Lady of the Manor

Château Lalgayrié

Château Lalgayrié - Credit: Archant

Rachel Johnston chats to Lady Colin Campbell about her special house in Tarn

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- Credit: Archant

With just the sound of birds, bleating sheep and the occasional tractor, life in the Tarn countryside is an idyllic escape for many. At first glance, it has many similarities with the best of the British countryside, but with one important addition: its sunshine. Following the winter rains that maintain its lush landscape, Tarn enjoys early springs and long, hot summers. Its capital, Albi, is a blaze of red brick and medieval, traffic-free streets, and just 25km to the south-east lies what is a most exciting buying opportunity.

Château Lalgayrié is a striking rural property on the edge of a working farm. From its construction in 1820, the château belonged to the prominent Foulché del Bosc family, who still own one of the great hôtels particuliers in Toulouse. Much later, in 2001, it became the summer residence of Lady Colin Campbell, royal biographer and one of Britain’s most eccentric aristocrats.

PALLADIAN GRANDEUR

“It was only the second house I saw,” Lady Colin tells me. “I actually came looking for a cottage by a stream, but I ended up falling in love with Lalgayrié. Its setting is magical, beside a farm that produces Roquefort cheese and surrounded by fields dotted with sheep. It’s wonderfully bucolic.” A friend of Lady Colin’s recommended Tarn not only for its climate but also for its easy accessibility from the UK – the airports at Rodez and Toulouse are both within an hour’s drive – and she wanted a place for the children, then eight years old, to enjoy during summer holidays.

Built in the handsome Palladian style, Château Lalgayrié boasts classical reception rooms with particularly fine proportions. Arched double front doors lead into an impressive hall, and on into the magnificent ballroom, or grand salon, with a high, corniced ceiling, marble fireplace and French windows to the rear garden. The dining room can comfortably seat 14. “It’s wonderful for entertaining and I’ve thrown many dinner parties,” enthuses Lady Colin.

The drawing room, known as the petit salon, is approached from the ballroom and has its own fireplace. The ground floor also includes a study, a breakfast room with beamed ceiling, the existing kitchen – ripe for modernisation – and a wine cellar. Leading from the top of an elegant staircase with wrought-iron balustrades, the château’s upper floor has 12 bedrooms, and there are eight bathrooms in all.

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Since her arrival, Lady Colin has been very exacting in her choice of décor and has even mixed her own paint colours, drawing on her artistic background as a painter. The restful shades of green in the hall and ballroom have been thoughtfully synchronised across the walls and ceilings, mirroring the flow of space from room to room.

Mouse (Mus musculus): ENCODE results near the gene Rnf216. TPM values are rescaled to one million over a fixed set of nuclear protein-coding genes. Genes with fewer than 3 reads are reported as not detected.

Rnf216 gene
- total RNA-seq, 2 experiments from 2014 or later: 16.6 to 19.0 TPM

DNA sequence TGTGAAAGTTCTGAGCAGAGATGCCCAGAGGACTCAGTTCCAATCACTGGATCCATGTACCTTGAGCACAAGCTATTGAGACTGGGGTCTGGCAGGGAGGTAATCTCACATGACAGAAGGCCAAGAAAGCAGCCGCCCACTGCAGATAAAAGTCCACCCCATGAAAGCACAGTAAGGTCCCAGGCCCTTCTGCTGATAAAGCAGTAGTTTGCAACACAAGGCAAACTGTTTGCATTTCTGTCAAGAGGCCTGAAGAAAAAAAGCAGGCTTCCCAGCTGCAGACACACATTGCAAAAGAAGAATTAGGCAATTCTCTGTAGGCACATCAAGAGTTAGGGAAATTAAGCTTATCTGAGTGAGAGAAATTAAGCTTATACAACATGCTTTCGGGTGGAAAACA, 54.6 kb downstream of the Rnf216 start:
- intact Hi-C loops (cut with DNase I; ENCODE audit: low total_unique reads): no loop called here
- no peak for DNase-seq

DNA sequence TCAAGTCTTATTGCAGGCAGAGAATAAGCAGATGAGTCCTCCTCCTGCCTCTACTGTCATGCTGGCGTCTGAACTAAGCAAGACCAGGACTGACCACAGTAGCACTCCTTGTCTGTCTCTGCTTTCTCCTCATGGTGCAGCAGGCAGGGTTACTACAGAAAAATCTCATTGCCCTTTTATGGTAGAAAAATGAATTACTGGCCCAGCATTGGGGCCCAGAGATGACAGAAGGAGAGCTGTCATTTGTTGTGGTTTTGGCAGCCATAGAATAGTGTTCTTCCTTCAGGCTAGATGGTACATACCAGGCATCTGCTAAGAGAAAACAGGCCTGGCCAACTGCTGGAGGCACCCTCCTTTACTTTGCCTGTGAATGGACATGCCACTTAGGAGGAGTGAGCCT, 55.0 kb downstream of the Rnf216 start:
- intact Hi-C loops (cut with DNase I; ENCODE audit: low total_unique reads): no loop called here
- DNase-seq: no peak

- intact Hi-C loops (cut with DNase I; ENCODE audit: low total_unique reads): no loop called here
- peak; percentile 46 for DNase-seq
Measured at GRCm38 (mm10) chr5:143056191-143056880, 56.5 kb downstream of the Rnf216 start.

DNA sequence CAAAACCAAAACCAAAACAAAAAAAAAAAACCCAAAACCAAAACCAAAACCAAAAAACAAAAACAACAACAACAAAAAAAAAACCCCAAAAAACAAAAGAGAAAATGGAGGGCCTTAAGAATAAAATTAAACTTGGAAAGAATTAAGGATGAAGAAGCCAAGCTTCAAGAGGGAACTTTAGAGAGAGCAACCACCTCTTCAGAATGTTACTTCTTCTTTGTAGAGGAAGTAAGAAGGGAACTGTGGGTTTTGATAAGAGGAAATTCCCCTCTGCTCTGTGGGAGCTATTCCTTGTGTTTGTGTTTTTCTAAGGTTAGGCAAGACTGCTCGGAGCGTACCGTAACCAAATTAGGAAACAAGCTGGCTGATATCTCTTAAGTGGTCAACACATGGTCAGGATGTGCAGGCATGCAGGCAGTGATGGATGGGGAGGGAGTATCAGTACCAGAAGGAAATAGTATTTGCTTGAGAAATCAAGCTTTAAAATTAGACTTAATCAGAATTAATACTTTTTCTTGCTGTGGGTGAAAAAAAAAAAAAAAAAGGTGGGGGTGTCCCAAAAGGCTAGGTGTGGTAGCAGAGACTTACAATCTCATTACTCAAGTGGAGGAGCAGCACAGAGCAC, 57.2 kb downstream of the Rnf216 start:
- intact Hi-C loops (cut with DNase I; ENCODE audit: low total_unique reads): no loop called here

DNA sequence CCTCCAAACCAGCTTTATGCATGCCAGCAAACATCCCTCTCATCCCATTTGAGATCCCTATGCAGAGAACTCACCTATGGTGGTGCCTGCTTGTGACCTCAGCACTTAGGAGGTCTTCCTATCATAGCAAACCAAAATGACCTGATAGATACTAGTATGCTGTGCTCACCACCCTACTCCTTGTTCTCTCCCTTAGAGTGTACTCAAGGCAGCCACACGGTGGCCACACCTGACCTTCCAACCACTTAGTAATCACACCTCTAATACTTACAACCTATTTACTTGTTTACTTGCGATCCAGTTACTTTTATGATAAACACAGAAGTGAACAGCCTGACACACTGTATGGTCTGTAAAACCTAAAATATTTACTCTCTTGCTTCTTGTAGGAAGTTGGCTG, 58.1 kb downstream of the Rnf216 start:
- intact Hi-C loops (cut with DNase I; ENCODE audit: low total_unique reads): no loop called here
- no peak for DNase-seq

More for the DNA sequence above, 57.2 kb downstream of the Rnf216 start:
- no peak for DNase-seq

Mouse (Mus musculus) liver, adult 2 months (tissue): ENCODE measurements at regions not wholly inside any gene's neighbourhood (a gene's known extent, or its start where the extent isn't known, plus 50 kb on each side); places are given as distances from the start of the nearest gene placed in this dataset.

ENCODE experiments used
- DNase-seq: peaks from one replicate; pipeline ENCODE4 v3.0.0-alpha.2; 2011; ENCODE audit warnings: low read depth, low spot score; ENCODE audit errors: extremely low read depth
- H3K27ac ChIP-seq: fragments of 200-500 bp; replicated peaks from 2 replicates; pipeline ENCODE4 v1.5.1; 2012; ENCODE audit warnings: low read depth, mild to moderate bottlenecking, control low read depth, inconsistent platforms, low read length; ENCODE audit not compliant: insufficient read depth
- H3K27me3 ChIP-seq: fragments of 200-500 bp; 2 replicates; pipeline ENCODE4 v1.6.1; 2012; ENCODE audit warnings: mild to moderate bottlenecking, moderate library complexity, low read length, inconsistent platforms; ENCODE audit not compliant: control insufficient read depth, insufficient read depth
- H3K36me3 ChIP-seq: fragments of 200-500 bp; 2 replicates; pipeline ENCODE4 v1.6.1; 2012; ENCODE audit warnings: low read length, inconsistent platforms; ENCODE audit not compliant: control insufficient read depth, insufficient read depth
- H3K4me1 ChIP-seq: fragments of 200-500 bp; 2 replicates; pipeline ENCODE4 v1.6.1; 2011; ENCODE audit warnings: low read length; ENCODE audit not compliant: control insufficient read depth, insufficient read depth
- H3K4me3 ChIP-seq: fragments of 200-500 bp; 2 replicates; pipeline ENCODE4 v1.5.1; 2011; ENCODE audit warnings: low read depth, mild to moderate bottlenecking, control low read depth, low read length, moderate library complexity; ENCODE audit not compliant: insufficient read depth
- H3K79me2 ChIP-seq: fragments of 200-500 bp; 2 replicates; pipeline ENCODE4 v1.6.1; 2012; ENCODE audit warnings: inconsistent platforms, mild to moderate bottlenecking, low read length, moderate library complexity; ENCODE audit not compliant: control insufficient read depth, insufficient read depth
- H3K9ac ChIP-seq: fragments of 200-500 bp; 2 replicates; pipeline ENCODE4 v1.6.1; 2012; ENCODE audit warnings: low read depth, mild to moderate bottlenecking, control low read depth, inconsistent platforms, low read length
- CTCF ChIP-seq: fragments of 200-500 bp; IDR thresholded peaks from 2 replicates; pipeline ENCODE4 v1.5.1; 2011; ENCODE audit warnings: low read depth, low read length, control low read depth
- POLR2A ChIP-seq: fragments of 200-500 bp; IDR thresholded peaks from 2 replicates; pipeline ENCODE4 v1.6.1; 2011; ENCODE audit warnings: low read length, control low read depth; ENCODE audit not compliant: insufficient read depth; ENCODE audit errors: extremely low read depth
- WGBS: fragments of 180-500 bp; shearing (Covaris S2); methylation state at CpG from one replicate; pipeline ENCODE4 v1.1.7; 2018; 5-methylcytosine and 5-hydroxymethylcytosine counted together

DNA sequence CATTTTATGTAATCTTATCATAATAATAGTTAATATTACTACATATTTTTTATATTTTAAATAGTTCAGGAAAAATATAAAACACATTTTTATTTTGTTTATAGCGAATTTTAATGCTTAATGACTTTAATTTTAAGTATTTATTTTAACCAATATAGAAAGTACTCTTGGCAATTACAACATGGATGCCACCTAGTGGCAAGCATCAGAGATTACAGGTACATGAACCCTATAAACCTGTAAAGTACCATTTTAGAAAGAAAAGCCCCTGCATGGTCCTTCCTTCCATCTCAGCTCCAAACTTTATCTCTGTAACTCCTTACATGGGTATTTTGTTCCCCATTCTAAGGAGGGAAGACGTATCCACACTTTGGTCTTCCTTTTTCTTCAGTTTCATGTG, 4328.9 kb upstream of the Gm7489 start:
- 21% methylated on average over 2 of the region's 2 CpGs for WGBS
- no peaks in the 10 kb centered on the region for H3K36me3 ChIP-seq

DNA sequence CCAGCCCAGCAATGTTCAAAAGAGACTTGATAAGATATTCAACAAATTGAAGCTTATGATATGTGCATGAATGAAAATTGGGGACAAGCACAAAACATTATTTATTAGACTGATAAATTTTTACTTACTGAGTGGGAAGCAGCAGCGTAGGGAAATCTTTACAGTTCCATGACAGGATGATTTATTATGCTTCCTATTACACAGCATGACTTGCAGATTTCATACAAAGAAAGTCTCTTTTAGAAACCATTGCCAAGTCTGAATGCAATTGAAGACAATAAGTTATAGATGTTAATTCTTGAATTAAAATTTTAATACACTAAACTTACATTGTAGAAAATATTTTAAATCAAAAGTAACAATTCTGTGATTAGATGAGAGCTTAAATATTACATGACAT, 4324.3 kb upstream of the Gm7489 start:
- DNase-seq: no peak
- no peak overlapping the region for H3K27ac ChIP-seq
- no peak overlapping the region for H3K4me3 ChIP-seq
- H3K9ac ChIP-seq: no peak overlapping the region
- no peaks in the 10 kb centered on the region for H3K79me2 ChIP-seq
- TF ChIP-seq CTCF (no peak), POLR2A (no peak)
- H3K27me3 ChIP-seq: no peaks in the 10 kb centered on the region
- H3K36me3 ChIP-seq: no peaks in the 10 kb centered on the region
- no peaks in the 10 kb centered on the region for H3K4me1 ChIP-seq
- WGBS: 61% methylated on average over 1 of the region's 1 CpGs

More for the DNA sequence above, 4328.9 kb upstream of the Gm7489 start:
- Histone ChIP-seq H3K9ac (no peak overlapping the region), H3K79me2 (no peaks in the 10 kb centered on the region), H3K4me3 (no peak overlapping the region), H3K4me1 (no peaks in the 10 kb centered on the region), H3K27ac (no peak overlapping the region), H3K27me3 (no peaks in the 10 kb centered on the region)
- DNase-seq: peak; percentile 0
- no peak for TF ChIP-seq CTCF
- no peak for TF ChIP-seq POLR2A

The property is set in just under three and a half hectares of its own land, which includes two woodland areas, parkland and an orchard. Protected by mature trees and flowering shrubs, the lawned gardens are peaceful, private spaces from which the peace of the Tarn countryside can be appreciated. Lady Colin has set up a table and chairs for meals beneath an old tree, making the most of Lalgayrié’s setting and offering total envelopment in nature. There is little within the grounds to improve upon but the new owner may wish to add a swimming pool; with no shortage of level ground, it would make a great addition for al fresco summer living.

CHANCE OF A LIFETIME

Having listened to Lady Colin’s descriptions of this grand château, its recently reduced price of €450,500 came as something of a shock. But, before suspicions had a chance to arise, I was assured that there is no hidden catch here; the owner simply wants a quick sale in order to return to her UK properties on a permanent basis. Now that her sons are grown and flown, her own increasing age and desire to be closer to friends in London prompts the sale.

Even at its original €1,200,000, she says the château was priced accurately to reflect the redecoration and modernisation that is needed, such as repainting of walls and resanding of floorboards, the extension of the central heating system, and the installation of a new, more modern kitchen. With such a large price reduction, there is now even more scope for the new owner to update the bathrooms and finish the conversion of the loft space, started by Lady Colin to make even further use of Lalgayrié’s capacious interiors. Importantly, there is no structural work needed on the property – the two foot-thick walls are solid and the roof, restored 15 years ago, is in excellent condition.

“I am giving someone a once-in-a-lifetime opportunity to take on this much-loved home at a bargain price,” says Lady Colin. She is also prepared to introduce the new owner to the local expat community. The immediate vicinity of Teillet has around 450 inhabitants and the slightly larger villages of Alban – home to one of Lady Colin’s favourite restaurants – and Villefranche d’Albigeois are a short drive away.

Before our conversation drew to a close, I just had to ask her about her favourite room in the house. “My bedroom, without a doubt. It has double doors that lead out to a balcony overlooking the front parkland. It’s so wonderful that it should really be a sitting room to share with guests, but I’ve claimed it all for myself.”

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